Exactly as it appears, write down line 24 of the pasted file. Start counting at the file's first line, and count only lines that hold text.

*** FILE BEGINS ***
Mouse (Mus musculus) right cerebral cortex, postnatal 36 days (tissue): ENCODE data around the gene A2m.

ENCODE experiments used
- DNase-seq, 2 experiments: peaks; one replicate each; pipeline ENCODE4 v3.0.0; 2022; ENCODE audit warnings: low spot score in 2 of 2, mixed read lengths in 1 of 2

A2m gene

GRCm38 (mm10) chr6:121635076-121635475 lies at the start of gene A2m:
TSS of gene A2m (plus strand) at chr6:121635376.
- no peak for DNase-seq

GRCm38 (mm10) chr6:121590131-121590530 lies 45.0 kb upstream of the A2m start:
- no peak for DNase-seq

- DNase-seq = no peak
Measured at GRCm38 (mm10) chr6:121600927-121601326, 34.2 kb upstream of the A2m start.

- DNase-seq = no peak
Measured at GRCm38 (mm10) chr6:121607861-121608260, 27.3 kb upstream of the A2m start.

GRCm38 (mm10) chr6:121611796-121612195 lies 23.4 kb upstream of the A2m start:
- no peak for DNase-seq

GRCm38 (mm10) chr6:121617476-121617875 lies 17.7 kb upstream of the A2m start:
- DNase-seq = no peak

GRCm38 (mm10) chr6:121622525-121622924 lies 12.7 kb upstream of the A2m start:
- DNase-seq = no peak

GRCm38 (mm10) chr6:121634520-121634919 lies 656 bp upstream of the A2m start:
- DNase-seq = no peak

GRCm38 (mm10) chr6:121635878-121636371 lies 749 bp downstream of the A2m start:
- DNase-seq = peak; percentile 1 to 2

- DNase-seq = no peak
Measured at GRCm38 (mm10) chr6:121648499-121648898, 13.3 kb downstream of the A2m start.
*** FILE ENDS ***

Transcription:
- DNase-seq = no peak